What will the legal landscape look like one week after November 3, 2020? Predictions about election results vary from a peaceful count to disputed electors, protracted litigation, Congressional turmoil, and Supreme Court involvement. Existing laws, such as the Presidential Succession Act, the Electoral Count Act, and the 12th Amendment, leave room for interpretation about proper procedures. Distinguished experts in election law and constitutional law examine the post-election landscape, the laws, the gaps, and the options we may face on November 10 and thereafter. Questions include: What happens if a candidate for president or vice president becomes seriously ill before the election is resolved or before the inauguration? When must states finalize counting ballots? Are all states applying “winner take all” rules to their electors? Can states enforce electors’ pledges to vote for the winner of the popular vote? Can states appoint different electors to vote for the loser of the popular vote? What happens if a state’s election results remain in dispute by the December 8 deadline for certifying electors? What happens if competing slates of electors claim legitimacy in the Electoral College? Can the Senate President choose which elector slate to accept? What happens if there is no undisputed winner? Watch this webinar to become a more informed citizen-lawyer.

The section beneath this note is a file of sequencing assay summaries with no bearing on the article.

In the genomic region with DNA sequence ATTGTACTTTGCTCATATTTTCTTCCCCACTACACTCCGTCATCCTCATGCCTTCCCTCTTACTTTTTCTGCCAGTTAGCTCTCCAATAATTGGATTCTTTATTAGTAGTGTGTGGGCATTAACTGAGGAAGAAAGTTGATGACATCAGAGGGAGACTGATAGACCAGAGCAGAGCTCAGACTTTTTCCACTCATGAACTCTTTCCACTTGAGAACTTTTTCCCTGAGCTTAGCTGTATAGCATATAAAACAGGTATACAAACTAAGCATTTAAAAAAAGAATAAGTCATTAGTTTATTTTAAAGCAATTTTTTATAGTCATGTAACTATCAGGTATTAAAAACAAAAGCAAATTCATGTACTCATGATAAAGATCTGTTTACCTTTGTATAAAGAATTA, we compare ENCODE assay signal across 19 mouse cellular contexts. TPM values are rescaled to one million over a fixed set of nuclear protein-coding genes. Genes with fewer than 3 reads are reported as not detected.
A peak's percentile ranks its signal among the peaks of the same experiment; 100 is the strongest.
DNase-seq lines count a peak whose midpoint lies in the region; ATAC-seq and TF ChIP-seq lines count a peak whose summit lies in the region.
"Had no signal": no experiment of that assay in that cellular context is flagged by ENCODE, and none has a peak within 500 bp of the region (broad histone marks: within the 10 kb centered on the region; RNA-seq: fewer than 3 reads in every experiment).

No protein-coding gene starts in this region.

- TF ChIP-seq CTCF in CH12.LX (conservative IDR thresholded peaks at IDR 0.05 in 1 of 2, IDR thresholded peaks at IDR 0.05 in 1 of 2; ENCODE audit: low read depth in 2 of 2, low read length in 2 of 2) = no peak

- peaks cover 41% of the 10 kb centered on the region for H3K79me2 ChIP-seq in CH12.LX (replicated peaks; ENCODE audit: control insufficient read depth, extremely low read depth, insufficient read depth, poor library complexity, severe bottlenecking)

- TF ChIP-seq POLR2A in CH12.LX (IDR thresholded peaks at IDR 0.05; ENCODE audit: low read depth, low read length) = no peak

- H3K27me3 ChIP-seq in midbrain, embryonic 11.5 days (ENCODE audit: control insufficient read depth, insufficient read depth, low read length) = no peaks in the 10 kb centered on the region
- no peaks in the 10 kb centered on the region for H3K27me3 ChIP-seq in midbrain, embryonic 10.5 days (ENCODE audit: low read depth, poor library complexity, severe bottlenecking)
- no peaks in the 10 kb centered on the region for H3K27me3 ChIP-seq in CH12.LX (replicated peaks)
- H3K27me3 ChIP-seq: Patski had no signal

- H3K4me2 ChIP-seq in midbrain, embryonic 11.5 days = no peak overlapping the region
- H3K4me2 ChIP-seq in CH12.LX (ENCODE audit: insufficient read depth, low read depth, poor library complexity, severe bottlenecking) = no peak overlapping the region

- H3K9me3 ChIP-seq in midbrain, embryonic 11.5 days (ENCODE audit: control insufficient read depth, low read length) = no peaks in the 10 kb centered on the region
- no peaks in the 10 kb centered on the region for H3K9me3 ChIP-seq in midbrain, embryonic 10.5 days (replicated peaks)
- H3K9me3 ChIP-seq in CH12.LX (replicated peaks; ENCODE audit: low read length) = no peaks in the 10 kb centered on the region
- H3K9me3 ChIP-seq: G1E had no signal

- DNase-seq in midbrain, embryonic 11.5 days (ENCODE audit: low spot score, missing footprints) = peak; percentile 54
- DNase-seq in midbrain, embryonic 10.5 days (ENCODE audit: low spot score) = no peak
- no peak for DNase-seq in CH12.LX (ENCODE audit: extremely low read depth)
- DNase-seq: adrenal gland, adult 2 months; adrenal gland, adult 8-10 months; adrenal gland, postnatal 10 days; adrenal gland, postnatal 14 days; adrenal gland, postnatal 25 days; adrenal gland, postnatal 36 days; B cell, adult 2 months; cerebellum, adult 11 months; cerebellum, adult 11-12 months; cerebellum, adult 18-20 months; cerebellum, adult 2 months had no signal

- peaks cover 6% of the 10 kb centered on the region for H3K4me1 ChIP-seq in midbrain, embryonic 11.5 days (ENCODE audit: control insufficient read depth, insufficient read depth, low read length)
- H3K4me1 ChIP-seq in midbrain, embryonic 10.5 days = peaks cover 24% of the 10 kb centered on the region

- Richard L. Hasen, Chancellor’s Professor of Law and Political Science, University of California, Irvine School of Law
- Justin Levitt, Professor of Law and Gerald T. McLaughlin Fellow, Loyola Law School
- Myrna Pérez, Director of Voting Rights & Elections, Democracy, Brennan Center for Justice
- Jason A. Abel, Partner, Steptoe & Johnson LLP; Special Counsel, Specialized Practice Division, ABA Section of Civil Rights and Social Justice
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